“It’s about the household and not their individual income, so even if a primary tenant has an income below $50,000, other members of the household might bump it up too high,” she said.

She also clarified that the program is only available to tenants who live in rent-regulated housing and they often get questions about eligibility from residents in public housing or privately owned buildings who do meet the income requirements.

“This is all contingent on the fact that they have rent stabilized housing,” Vaamonde said.

Assemblymember Linda Rosenthal, who represents the Upper West Side, has been doing her part to increase education about the program, with legislation that requires landlords to notify tenants about programs that would freeze their rents. Assemblymember Rosenthal announced this past Monday that the bill had been signed into law by Governor Andrew Cuomo.

IRS scammers target Peter Cooper residents

By Sabina Mollot

Earlier this week, a Peter Cooper Village resident received a robo-call that supposedly came from the Internal Revenue Service. The mechanical female voice that came through his answering machine informed the resident that he was being sued. To get more information about the legal action, the resident was instructed to call a number that appeared to be from a line in Washington state.

A day after the man shared this story with a neighbor, Marcia Robinson, Robinson received an eerily similar call, this one with a number that appeared to be local to Washington, DC. She then phoned a neighbor in her building to tell her about it, and that neighbor informed Robinson that she too had been contacted with the same message, and believed it was a scam.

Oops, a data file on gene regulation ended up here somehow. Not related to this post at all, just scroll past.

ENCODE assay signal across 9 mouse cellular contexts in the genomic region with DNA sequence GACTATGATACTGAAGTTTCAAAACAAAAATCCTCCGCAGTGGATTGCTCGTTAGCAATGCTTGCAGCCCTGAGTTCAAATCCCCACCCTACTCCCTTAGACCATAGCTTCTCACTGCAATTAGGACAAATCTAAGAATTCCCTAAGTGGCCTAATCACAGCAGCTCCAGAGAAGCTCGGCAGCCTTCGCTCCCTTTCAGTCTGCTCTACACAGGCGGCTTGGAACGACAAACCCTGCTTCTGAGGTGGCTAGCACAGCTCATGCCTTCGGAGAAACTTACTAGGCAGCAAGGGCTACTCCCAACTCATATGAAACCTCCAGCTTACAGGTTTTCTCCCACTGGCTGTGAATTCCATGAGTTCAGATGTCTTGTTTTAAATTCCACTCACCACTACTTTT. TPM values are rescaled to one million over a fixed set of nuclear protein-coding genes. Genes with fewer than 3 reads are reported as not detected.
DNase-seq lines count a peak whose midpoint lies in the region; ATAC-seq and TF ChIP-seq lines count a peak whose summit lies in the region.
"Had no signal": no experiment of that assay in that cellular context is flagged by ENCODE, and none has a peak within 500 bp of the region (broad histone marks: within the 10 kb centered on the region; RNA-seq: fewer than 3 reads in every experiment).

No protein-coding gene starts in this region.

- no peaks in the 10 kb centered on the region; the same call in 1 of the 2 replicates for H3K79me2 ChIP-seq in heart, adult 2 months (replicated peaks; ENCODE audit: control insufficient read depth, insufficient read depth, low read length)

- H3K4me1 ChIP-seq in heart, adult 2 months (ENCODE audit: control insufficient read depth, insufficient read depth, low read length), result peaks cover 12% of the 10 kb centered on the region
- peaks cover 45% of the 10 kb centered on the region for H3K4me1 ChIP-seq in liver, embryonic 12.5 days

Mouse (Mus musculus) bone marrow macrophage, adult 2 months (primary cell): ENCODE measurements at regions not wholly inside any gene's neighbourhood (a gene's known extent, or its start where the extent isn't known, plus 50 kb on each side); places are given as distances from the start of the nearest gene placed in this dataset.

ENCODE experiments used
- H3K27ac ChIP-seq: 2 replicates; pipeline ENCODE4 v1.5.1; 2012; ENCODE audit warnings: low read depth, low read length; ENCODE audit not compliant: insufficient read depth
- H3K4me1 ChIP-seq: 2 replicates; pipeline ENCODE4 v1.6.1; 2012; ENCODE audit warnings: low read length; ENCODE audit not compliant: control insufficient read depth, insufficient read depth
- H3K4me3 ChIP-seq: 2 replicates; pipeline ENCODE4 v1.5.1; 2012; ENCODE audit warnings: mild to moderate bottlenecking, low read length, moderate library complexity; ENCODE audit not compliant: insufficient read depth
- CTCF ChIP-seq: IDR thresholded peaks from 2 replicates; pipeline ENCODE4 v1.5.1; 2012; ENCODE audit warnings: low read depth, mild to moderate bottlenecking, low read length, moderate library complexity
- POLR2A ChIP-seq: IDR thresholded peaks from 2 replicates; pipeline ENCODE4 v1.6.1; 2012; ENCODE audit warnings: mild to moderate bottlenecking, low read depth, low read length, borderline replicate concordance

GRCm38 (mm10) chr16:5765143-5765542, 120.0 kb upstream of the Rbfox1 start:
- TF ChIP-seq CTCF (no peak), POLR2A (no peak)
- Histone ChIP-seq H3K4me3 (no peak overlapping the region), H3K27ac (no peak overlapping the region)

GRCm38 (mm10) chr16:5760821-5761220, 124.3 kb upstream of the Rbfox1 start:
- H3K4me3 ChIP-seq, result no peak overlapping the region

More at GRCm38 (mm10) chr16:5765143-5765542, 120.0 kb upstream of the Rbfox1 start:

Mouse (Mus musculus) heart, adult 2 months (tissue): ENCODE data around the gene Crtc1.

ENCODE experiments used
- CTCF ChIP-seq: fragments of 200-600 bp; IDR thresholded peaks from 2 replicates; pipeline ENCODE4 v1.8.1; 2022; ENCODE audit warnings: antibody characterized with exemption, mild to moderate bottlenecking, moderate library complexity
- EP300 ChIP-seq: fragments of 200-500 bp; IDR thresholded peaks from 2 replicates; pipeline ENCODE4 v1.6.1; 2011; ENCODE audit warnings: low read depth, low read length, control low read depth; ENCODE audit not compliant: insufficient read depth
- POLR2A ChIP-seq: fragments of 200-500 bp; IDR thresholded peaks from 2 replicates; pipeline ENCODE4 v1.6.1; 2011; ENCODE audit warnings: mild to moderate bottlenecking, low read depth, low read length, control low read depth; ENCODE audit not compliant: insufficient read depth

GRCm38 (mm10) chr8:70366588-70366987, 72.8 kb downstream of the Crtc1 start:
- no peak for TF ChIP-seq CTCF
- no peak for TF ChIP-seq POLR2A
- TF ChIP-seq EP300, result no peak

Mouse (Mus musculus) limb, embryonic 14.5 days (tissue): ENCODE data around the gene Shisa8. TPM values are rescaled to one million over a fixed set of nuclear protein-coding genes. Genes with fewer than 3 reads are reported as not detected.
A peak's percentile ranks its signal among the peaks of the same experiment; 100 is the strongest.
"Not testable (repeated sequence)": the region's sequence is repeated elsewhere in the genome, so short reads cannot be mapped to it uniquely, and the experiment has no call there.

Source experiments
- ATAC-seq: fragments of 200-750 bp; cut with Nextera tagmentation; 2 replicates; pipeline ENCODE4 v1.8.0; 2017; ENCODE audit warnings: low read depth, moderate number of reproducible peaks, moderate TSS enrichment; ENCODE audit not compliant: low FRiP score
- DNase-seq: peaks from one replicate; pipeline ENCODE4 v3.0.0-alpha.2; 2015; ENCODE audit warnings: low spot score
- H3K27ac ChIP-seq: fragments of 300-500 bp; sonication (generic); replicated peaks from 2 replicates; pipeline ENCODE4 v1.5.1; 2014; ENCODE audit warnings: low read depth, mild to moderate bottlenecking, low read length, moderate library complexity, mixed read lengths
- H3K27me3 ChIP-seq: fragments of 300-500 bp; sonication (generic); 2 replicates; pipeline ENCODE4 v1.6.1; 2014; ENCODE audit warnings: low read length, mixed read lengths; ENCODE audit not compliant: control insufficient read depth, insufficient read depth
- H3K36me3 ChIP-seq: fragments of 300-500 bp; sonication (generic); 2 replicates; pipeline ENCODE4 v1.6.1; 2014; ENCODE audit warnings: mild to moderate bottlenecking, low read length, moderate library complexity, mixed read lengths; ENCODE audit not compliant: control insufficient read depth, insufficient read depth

“None of us called back,” said Robinson. Their caution was fortunate, since, according to a spokesperson for the IRS, such calls are indeed a scam, and one that is being run with more and more frequency, nation-wide.

IRS rep Patricia Svarnas explained, “It’s a huge scam going on right now and it’s one of our biggest issues.”

While the perpetrators are unknown, what is known is that they are overseas, using technology to alter their caller ID. The numbers will appear to be local, usually from Washington, DC, “to make it look official.”

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Thai PM’s wife impressed by active seniors here

Naraporn Chan-ocha (second to right) with City Council Member Rosie Mendez, Stein Center Deputy Director Bob Doxsey and Executive Director Jane Barry (Photo by Maria Rocha-Buschel)

Naraporn Chan-ocha (second to right) with City Council Member Rosie Mendez, Stein Center Deputy Director Bob Doxsey and Executive Director Jane Barry (Photo by Maria Rocha-Buschel)

By Maria Rocha-Buschel

The Stein Senior Center on East 23rd Street last Friday played host to a delegation from Thailand, led by Naraporn Chan-ocha, the wife of Thai Prime Minister Prayut Chan-ocha. The group was there to learn about what makes the center operate successfully and members of the delegation noted that what was most impressive about Stein, and differentiated it from the few senior centers in Thailand, is how active the seniors were.

“The activities that they can try are impressive,” Chan-ocha, a former English professor at Chulalongkorn University, said. “They help the seniors participate and learn about social media, and they get to do dancing and singing.”